Graphene-based Josephson junction microwave bolometer


Sensitive microwave detectors are essential in radioastronomy1, dark-matter axion searches2 and superconducting quantum information science3,4. The conventional strategy to obtain higher-sensitivity bolometry is the nanofabrication of ever smaller devices to augment the thermal response5,6,7. However, it is difficult to obtain efficient photon coupling and to maintain the material properties in a device with a large surface-to-volume ratio owing to surface contamination. Here we present an ultimately thin bolometric sensor based on monolayer graphene. To utilize the minute electronic specific heat and thermal conductivity of graphene, we develop a superconductor–graphene–superconductor Josephson junction8,9,10,11,12,13 bolometer embedded in a microwave resonator with a resonance frequency of 7.9 gigahertz and over 99 per cent coupling efficiency. The dependence of the Josephson switching current on the operating temperature, charge density, input power and frequency shows a noise-equivalent power of 7 × 10−19 watts per square-root hertz, which corresponds to an energy resolution of a single 32-gigahertz photon14, reaching the fundamental limit imposed by intrinsic thermal fluctuations at 0.19 kelvin. Our results establish that two-dimensional materials could enable the development of bolometers with the highest sensitivity allowed by the laws of thermodynamics.

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Fig. 1: Graphene-based Josephson junction microwave bolometer.
Fig. 2: Characterization of the GJJ switching current.
Fig. 3: Operation of the device as a bolometer and measurement of the detector efficiency.
Fig. 4: Sensitivity and fundamental fluctuation limit of the bolometer.

Data availability

The data that support the findings of this study are available from the corresponding author upon reasonable request.


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We acknowledge discussions with L. Levitov, M.-H. Nguyen and W. Kalfus. We thank H.-J. Lee for fabrication facility support for some of the devices. W.J. and G.-H.L. acknowledge support from the Samsung Science and Technology Foundation under Project Number SSTFBA1702-05. D.K.E. acknowledges support from the Ministry of Economy and Competitiveness of Spain through the “Severo Ochoa” programme for Centres of Excellence in R&D (SE5-0522), Fundació Privada Cellex, Fundació Privada Mir-Puig, Generalitat de Catalunya through the CERCA programme, the H2020 Programme under grant agreement 820378 (project 2DSIPC) and the La Caixa Foundation. The work of E.D.W. and D.E. was supported in part by the Army Research Laboratory Institute for Soldier Nanotechnologies programme W911NF-18-2-0048 and the US Army Research Laboratory (award W911NF-17-1-0435). K.W. and T.T. acknowledge support from the Elemental Strategy Initiative conducted by MEXT, Japan, grant number JPMXP0112101001, JSPS KAKENHI grant number JP20H00354 and CREST(JPMJCR15F3), JST. The work of P.K. and K.C.F. was supported by the US Army Research Office under Cooperative Agreement number W911NF-17-1-0574.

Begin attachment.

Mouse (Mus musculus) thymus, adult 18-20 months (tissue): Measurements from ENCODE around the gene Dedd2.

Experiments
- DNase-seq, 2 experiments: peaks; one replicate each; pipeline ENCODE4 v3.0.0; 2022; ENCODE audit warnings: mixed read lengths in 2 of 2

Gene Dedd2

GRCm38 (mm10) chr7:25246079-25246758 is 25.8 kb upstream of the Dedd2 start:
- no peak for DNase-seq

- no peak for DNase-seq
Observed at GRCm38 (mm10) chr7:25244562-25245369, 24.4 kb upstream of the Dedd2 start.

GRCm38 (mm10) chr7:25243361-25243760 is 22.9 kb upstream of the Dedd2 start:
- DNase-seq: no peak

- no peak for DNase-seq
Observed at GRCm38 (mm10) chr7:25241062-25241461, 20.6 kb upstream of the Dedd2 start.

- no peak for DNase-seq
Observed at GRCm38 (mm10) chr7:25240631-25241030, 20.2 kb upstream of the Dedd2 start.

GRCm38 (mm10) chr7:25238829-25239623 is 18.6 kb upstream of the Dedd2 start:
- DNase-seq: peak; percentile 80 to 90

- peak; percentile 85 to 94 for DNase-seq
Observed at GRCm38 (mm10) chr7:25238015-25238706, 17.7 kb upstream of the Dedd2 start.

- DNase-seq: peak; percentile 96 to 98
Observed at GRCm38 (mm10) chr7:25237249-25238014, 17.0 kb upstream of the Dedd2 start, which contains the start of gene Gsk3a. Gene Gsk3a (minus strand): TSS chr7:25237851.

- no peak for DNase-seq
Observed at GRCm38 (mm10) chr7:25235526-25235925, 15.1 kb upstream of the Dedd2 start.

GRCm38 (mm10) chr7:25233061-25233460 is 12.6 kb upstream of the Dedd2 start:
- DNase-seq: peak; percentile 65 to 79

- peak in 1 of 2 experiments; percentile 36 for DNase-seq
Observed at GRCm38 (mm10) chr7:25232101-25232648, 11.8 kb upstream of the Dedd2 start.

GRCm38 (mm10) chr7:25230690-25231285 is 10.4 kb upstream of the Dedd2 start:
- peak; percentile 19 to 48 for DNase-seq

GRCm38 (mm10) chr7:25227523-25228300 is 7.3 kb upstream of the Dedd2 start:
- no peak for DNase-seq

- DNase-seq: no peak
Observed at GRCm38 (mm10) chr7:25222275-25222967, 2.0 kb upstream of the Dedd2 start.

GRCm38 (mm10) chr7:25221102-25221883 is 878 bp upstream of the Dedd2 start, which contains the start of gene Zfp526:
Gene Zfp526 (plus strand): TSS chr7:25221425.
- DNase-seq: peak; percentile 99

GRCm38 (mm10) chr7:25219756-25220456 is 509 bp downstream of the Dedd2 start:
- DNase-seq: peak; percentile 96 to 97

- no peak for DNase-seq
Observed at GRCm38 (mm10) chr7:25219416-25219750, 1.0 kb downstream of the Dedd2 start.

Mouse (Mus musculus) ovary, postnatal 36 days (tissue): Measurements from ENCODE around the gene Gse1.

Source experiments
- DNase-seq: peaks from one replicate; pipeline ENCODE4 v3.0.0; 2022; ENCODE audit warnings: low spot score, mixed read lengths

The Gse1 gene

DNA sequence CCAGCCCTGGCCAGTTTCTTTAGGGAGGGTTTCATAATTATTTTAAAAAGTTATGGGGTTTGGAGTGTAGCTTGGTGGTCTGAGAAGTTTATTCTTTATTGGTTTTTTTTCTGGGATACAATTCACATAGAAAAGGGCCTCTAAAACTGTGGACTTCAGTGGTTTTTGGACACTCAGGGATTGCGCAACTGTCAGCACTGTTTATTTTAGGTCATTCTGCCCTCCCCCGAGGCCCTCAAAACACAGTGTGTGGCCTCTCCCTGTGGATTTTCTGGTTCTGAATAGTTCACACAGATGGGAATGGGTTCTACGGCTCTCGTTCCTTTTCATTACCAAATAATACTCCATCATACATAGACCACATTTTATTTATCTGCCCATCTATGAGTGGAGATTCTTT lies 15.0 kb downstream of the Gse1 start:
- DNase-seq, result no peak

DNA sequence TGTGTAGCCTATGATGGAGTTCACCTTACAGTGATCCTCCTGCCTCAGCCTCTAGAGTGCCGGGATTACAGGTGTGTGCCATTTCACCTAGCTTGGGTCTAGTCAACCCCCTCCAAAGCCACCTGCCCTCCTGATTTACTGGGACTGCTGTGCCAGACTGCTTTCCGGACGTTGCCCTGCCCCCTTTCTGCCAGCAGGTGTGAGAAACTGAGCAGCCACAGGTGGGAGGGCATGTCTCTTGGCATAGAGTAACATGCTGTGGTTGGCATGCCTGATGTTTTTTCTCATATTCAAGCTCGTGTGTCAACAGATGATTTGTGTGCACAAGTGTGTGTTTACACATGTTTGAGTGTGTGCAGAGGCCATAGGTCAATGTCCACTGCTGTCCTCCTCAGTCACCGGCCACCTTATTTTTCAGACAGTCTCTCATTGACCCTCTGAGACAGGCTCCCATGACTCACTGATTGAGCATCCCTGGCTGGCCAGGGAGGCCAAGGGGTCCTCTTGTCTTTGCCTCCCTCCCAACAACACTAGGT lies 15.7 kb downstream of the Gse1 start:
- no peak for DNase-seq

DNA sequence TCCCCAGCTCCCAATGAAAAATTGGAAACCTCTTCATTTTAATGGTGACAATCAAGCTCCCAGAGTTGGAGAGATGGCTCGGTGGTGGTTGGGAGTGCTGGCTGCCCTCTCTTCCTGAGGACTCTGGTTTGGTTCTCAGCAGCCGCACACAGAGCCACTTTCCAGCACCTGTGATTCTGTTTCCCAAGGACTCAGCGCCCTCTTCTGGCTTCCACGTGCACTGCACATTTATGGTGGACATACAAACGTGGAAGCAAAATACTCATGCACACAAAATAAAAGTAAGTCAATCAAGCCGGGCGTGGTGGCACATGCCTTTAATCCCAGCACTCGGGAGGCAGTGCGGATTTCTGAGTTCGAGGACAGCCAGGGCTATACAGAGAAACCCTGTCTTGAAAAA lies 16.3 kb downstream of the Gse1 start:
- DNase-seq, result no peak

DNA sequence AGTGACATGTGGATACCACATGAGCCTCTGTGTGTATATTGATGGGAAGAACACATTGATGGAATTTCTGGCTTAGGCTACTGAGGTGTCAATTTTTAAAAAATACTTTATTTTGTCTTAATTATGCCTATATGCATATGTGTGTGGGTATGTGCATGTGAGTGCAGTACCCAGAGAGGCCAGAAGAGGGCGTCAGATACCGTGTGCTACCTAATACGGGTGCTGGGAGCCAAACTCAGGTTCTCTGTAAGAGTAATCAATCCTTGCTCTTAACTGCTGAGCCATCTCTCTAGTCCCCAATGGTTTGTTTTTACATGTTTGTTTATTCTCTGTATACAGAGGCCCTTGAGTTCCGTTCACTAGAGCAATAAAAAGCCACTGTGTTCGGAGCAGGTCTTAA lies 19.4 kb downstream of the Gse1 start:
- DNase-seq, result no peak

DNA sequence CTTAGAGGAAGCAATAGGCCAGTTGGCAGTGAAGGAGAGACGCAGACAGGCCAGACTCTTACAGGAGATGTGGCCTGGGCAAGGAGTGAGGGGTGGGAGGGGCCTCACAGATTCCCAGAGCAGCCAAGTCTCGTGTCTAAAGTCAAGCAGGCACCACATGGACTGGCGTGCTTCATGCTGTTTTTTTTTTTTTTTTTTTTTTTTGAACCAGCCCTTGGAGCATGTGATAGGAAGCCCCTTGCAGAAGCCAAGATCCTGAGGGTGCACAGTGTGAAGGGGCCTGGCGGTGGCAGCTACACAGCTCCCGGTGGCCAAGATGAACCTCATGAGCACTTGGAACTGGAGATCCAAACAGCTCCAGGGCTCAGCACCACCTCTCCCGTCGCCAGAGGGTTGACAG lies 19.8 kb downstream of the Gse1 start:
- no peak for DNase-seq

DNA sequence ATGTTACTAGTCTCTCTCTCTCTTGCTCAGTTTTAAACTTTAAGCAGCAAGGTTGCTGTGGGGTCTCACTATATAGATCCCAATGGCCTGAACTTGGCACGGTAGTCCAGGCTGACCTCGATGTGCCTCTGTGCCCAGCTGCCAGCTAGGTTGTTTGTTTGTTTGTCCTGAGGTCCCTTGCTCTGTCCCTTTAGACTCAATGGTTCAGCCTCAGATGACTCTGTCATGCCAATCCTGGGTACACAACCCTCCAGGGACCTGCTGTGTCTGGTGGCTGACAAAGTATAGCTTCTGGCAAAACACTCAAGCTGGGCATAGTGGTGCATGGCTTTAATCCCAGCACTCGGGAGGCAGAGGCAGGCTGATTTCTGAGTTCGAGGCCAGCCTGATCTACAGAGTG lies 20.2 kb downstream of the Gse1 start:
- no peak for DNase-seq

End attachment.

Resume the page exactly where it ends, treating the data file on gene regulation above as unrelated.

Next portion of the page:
Author information




G.-H.L., T.A.O., D.E. and K.C.F. conceived the project. L.R., G.-H.L. and W.J. designed and fabricated the samples. T.T. and K.W. provided the hBN crystal. G.-H.L., E.D.W. and K.C.F. performed the measurements. G.-H.L., D.K.E., L.R., E.D.W., T.A.O., P.K., D.E. and K.C.F. performed the data analysis and wrote the paper. P.K., D.E. and K.C.F. supervised the project.

Corresponding author

Correspondence to Kin Chung Fong.

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Extended data figures and tables

Extended Data Fig. 1 Loaded Q factor of input resonator.

Fitting of the loaded quality factor of the microwave resonator. Shown is the phase of the S11 scattering parameter of the half-wave microwave resonator at two different gate voltages. Data from the same dataset as in Fig. 3a.

Extended Data Fig. 2 GJJ bolometer input resonator.

a, b, Suppression of the switching current at the resonance frequency of the input resonator for Device H (a) and Device T (b) with test power of −15 dBm applied outside the cryostat at 0.3 K (a) and 0.2 K (b). See Extended Data Table 1 for the dimensions and measured parameters of the devices.

Extended Data Fig. 3 GJJ switching current.

a, b, Average switching current of the Josephson junction for Device H (a) and Device T (b).

Extended Data Fig. 4 Electron cooling.

a, b, Interpolated graphene electron temperature versus input power for Device H with a carrier density of ~0.72 × 1012 cm−2 (a) and Device T with a carrier density of ~3.2 × 1012 cm−2 (b). The lines are fits using the electron–phonon heat transfer theory.

Extended Data Table 1 Sensitivity and thermal properties of the GJJ bolometer
Extended Data Table 2 GJJ properties

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Lee, G., Efetov, D.K., Jung, W. et al. Graphene-based Josephson junction microwave bolometer. Nature 586, 42–46 (2020).

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